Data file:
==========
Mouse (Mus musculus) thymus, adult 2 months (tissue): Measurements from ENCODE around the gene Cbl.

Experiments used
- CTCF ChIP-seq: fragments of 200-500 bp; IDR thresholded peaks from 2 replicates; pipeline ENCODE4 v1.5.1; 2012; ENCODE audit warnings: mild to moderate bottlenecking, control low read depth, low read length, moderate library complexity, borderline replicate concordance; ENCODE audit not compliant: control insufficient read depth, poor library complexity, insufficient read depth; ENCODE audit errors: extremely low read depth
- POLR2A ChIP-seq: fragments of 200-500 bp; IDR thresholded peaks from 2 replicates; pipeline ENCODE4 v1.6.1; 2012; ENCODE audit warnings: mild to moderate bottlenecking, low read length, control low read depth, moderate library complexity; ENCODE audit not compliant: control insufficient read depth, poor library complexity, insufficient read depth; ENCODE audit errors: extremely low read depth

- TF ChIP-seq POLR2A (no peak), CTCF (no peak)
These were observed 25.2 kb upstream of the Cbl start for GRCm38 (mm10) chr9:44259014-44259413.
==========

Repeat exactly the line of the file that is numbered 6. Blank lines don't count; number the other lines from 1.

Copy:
These were observed 25.2 kb upstream of the Cbl start for GRCm38 (mm10) chr9:44259014-44259413.